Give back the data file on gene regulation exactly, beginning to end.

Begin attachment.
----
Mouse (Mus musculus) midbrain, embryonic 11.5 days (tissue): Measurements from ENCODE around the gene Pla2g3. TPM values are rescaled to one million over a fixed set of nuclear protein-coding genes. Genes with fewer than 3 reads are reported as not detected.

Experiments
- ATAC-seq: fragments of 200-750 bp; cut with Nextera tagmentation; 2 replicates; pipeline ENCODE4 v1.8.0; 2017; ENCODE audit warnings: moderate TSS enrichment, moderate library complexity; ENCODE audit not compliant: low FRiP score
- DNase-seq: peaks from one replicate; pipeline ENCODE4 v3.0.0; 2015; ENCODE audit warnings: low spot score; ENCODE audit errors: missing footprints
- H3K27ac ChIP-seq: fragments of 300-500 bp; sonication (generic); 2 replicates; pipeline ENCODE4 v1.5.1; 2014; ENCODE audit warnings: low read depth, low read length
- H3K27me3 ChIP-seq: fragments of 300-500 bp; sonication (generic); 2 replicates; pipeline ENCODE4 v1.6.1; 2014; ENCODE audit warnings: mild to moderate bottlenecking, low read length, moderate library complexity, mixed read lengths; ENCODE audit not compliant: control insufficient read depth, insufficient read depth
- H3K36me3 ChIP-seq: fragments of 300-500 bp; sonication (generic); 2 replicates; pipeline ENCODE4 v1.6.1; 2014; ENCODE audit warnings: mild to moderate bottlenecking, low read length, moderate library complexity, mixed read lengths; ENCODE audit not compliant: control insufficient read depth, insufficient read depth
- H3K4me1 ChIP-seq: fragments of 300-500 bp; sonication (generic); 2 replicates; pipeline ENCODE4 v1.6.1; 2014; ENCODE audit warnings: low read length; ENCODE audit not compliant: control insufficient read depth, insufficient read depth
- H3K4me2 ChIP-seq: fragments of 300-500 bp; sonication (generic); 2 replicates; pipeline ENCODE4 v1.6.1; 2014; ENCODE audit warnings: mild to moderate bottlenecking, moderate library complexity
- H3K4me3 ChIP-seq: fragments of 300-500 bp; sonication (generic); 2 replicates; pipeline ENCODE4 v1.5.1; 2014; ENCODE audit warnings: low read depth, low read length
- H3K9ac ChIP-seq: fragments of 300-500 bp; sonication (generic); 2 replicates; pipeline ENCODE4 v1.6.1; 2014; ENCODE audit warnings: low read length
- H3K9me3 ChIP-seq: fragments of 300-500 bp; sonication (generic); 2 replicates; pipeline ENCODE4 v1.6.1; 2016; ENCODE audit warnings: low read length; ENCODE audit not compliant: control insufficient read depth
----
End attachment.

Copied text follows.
Mouse (Mus musculus) midbrain, embryonic 11.5 days (tissue): Measurements from ENCODE around the gene Pla2g3. TPM values are rescaled to one million over a fixed set of nuclear protein-coding genes. Genes with fewer than 3 reads are reported as not detected.

Experiments
- ATAC-seq: fragments of 200-750 bp; cut with Nextera tagmentation; 2 replicates; pipeline ENCODE4 v1.8.0; 2017; ENCODE audit warnings: moderate TSS enrichment, moderate library complexity; ENCODE audit not compliant: low FRiP score
- DNase-seq: peaks from one replicate; pipeline ENCODE4 v3.0.0; 2015; ENCODE audit warnings: low spot score; ENCODE audit errors: missing footprints
- H3K27ac ChIP-seq: fragments of 300-500 bp; sonication (generic); 2 replicates; pipeline ENCODE4 v1.5.1; 2014; ENCODE audit warnings: low read depth, low read length
- H3K27me3 ChIP-seq: fragments of 300-500 bp; sonication (generic); 2 replicates; pipeline ENCODE4 v1.6.1; 2014; ENCODE audit warnings: mild to moderate bottlenecking, low read length, moderate library complexity, mixed read lengths; ENCODE audit not compliant: control insufficient read depth, insufficient read depth
- H3K36me3 ChIP-seq: fragments of 300-500 bp; sonication (generic); 2 replicates; pipeline ENCODE4 v1.6.1; 2014; ENCODE audit warnings: mild to moderate bottlenecking, low read length, moderate library complexity, mixed read lengths; ENCODE audit not compliant: control insufficient read depth, insufficient read depth
- H3K4me1 ChIP-seq: fragments of 300-500 bp; sonication (generic); 2 replicates; pipeline ENCODE4 v1.6.1; 2014; ENCODE audit warnings: low read length; ENCODE audit not compliant: control insufficient read depth, insufficient read depth
- H3K4me2 ChIP-seq: fragments of 300-500 bp; sonication (generic); 2 replicates; pipeline ENCODE4 v1.6.1; 2014; ENCODE audit warnings: mild to moderate bottlenecking, moderate library complexity
- H3K4me3 ChIP-seq: fragments of 300-500 bp; sonication (generic); 2 replicates; pipeline ENCODE4 v1.5.1; 2014; ENCODE audit warnings: low read depth, low read length
- H3K9ac ChIP-seq: fragments of 300-500 bp; sonication (generic); 2 replicates; pipeline ENCODE4 v1.6.1; 2014; ENCODE audit warnings: low read length
- H3K9me3 ChIP-seq: fragments of 300-500 bp; sonication (generic); 2 replicates; pipeline ENCODE4 v1.6.1; 2016; ENCODE audit warnings: low read length; ENCODE audit not compliant: control insufficient read depth